|Poor indoor air quality in schools may affect health and|
well-being of students, teachers and staff.
Quality HVAC system design, operation and maintenance are critical for providing healthy IAQ in schools.
Properly functioning HVAC systems provide adequate ventilation, control odors and reduce the pollutants that cause most IAQ problems inside school buildings. In addition to improving occupant health and performance, regular HVAC maintenance saves energy.
In anticipation of the colder months, schools should pay special attention to their HAVC units, including:
- Be aware of indoor humidity levels as the outside temperature drops. To protect health, comfort, the school building and its contents, it is important that indoor relative humidity be maintained below 60%, ideally between 30% and 50%.
Did You Know?
In colder climates, there can be operating conditions which will cause freezing within the energy recovery heat exchanger and it is often necessary to equip ERV systems with a frost control option.
- Ensure that facilities and maintenance staff change filters on a regular basis. Air filters should have a dust-spot rating between 35% and 80% or a Minimum Efficiency Rating Value (MERV) between 8 and 13 depending on the compatibility of your air handling unit. The higher the MERV rating, the more particulates will be filtered.
- Ensure proper ventilation as there are significant spatial and seasonal variations in the volume of air delivered by most HVAC systems. Learn more by checking out the ASHRAE Standard 62-2013.
- Have a plan to ensure HVAC systems are functioning property over winter and holiday breaks. With intermittent building occupancy over breaks, outdoor air ventilation rates may need to be adjusted. Check all air registers to ensure that they are not obstructed by furniture or large objects that may have been moved inadvertently.
Checklist: Download and use the ventilation checklist. Tailor it to fit the needs of your individual school or district.
Software: The School Advanced Ventilation Engineering Software (SAVES) package is a tool to help school designers assess the potential financial payback and indoor humidity control benefits of Energy Recovery Ventilation (ERV) systems for school applications. Both SAVES software tools (the Energy Recovery Ventilation Financial Assessment Software Tool (EFAST) and the Indoor Humidity Assessment Tool (IHAT)) can be downloaded here.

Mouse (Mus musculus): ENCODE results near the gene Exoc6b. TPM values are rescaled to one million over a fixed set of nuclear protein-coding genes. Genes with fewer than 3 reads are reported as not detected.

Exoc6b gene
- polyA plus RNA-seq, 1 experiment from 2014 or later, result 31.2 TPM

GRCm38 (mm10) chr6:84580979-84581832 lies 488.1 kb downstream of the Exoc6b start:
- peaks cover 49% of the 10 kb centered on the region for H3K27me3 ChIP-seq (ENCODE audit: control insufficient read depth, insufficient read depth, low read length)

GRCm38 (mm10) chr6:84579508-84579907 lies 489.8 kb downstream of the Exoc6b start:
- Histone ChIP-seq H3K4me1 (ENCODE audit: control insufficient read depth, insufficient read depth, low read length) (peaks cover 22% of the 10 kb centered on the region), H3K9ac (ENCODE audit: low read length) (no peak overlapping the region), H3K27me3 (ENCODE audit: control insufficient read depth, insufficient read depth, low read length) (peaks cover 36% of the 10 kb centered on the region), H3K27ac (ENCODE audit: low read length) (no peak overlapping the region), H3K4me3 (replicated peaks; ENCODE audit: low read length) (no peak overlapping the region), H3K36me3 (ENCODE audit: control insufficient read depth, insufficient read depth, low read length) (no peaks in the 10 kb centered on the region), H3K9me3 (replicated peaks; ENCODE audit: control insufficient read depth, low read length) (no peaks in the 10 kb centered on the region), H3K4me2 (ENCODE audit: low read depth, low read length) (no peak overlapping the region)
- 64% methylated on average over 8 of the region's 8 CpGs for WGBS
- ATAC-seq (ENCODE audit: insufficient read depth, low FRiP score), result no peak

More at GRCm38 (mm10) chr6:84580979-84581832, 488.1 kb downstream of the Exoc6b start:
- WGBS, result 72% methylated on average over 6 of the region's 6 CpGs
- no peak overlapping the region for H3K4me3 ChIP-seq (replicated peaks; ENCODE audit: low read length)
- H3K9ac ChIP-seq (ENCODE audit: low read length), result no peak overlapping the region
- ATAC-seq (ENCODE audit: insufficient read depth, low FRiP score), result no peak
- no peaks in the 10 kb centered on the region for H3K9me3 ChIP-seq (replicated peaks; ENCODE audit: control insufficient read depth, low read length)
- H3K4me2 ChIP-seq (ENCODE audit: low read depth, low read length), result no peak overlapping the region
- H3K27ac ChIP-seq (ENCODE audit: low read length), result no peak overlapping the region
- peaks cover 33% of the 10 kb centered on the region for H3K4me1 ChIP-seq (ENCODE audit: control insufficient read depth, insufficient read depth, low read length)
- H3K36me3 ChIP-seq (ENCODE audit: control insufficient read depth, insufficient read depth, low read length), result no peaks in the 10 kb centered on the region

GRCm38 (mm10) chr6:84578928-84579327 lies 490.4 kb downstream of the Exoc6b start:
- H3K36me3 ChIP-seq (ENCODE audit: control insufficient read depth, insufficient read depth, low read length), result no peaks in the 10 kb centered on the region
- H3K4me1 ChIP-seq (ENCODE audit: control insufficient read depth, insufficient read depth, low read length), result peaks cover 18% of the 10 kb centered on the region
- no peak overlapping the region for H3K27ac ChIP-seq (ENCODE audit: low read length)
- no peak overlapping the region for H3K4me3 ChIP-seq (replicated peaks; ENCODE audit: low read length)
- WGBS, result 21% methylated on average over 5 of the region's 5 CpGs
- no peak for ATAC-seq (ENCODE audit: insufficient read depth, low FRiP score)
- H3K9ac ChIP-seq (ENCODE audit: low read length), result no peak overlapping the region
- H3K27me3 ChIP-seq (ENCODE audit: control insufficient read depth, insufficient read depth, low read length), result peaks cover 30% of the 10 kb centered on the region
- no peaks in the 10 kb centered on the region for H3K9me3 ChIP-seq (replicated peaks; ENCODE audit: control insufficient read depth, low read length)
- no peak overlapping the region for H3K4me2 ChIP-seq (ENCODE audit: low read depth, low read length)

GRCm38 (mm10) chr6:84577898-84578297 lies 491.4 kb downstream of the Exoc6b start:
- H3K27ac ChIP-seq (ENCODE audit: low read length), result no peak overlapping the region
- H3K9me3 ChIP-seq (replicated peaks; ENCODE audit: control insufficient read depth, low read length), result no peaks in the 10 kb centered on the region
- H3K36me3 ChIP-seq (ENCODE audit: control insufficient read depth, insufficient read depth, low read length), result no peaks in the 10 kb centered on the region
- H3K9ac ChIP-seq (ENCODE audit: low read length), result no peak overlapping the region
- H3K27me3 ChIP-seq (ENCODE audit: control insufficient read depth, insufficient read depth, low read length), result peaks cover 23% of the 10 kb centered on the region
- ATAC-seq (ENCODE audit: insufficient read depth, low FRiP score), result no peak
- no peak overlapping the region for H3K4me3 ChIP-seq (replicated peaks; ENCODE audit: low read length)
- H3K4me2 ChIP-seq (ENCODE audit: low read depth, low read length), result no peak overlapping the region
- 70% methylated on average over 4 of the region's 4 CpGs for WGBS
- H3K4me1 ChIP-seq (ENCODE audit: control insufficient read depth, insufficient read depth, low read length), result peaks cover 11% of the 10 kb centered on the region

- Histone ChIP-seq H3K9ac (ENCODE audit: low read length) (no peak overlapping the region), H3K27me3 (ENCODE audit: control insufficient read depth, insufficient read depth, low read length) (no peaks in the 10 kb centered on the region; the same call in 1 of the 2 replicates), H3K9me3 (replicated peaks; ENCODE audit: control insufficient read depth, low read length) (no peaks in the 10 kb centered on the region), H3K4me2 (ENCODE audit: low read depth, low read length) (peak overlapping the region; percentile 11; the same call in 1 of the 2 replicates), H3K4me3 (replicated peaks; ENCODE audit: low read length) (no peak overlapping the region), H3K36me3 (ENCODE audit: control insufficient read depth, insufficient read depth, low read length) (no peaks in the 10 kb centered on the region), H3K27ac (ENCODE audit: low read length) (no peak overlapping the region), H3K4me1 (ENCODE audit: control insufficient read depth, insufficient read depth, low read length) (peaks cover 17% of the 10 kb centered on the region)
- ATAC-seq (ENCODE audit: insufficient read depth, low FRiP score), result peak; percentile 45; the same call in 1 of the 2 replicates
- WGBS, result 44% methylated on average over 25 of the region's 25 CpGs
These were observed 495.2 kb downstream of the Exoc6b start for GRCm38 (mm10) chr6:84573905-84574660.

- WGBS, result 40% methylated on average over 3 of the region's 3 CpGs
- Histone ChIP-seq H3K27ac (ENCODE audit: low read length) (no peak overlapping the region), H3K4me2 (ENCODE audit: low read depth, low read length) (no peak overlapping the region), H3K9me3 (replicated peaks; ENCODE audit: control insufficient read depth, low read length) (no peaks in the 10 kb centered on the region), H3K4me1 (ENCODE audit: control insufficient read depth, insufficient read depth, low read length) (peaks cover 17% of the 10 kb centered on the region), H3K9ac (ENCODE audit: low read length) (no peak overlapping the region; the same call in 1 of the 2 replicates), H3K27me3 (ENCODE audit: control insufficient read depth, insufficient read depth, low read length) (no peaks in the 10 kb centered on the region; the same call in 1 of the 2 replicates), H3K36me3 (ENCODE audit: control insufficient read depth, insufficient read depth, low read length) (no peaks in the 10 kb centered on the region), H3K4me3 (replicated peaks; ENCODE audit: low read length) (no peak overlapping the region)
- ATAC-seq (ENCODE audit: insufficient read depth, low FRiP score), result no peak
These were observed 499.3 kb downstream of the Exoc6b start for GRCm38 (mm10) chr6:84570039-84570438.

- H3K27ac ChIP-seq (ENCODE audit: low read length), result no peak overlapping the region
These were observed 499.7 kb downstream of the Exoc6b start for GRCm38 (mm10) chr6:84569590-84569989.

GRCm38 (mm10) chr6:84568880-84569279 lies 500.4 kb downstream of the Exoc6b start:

Standards: School HVAC systems should be designed and operated to provide a minimum outdoor air ventilation rate consistent with current ASHRAE Standards 62.1. For classrooms, this standard is about 15 cubic feet per minute (cfm) of outdoor air per person.
Webinars: Poorly maintained HVAC units can lead to IAQ problems, such as mold issues. For additional information on how to create healthy learning environments in the winter, download the two webinars, Mold and Moisture: Double Trouble for Schools and Integrated Pest Management (IPM) in Schools - Basics for Winter.
Protect school's IAQ with air cleaners
While the HVAC system plays a major role in keeping a school's indoor air environment healthy and comfortable, many educational facilities are plagued by poor indoor air quality, which can negatively affect students, teachers and staff.
|Electrocorp's RAP series|
provide cleaner air.
Health, well-being and productivity may suffer when the air contains high levels of VOCs, mold, bacteria, viruses, allergens, particles and chemical fumes.
Apart from source control and ventilation, schools can improve their indoor air quality with a few well-placed indoor air cleaners. Electrocorp has designed a variety of indoor air purifiers for schools and universities that provide cleaner and more breathable air all day long.
The air cleaners feature a comprehensive activated carbon and HEPA air filter system, which removes a wide range of chemicals, odors, particles, dust, allergens and fumes.
Optional UV germicidal filtration helps neutralize biological contaminants such as bacteria, viruses and mold.
For more information, contact Electrocorp and speak to an IAQ expert.